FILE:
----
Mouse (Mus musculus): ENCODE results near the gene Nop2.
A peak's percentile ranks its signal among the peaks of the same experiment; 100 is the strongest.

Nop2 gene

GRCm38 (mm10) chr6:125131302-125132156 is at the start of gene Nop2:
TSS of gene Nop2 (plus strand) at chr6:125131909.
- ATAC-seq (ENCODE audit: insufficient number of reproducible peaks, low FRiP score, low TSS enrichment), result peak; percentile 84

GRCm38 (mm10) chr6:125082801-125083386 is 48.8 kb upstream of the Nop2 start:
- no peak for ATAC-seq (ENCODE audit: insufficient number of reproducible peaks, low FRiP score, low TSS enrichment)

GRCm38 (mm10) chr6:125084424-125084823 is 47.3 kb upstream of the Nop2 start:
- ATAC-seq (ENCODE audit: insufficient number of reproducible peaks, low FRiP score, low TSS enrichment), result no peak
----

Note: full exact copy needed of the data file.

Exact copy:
Mouse (Mus musculus): ENCODE results near the gene Nop2.
A peak's percentile ranks its signal among the peaks of the same experiment; 100 is the strongest.

Nop2 gene

GRCm38 (mm10) chr6:125131302-125132156 is at the start of gene Nop2:
TSS of gene Nop2 (plus strand) at chr6:125131909.
- ATAC-seq (ENCODE audit: insufficient number of reproducible peaks, low FRiP score, low TSS enrichment), result peak; percentile 84

GRCm38 (mm10) chr6:125082801-125083386 is 48.8 kb upstream of the Nop2 start:
- no peak for ATAC-seq (ENCODE audit: insufficient number of reproducible peaks, low FRiP score, low TSS enrichment)

GRCm38 (mm10) chr6:125084424-125084823 is 47.3 kb upstream of the Nop2 start:
- ATAC-seq (ENCODE audit: insufficient number of reproducible peaks, low FRiP score, low TSS enrichment), result no peak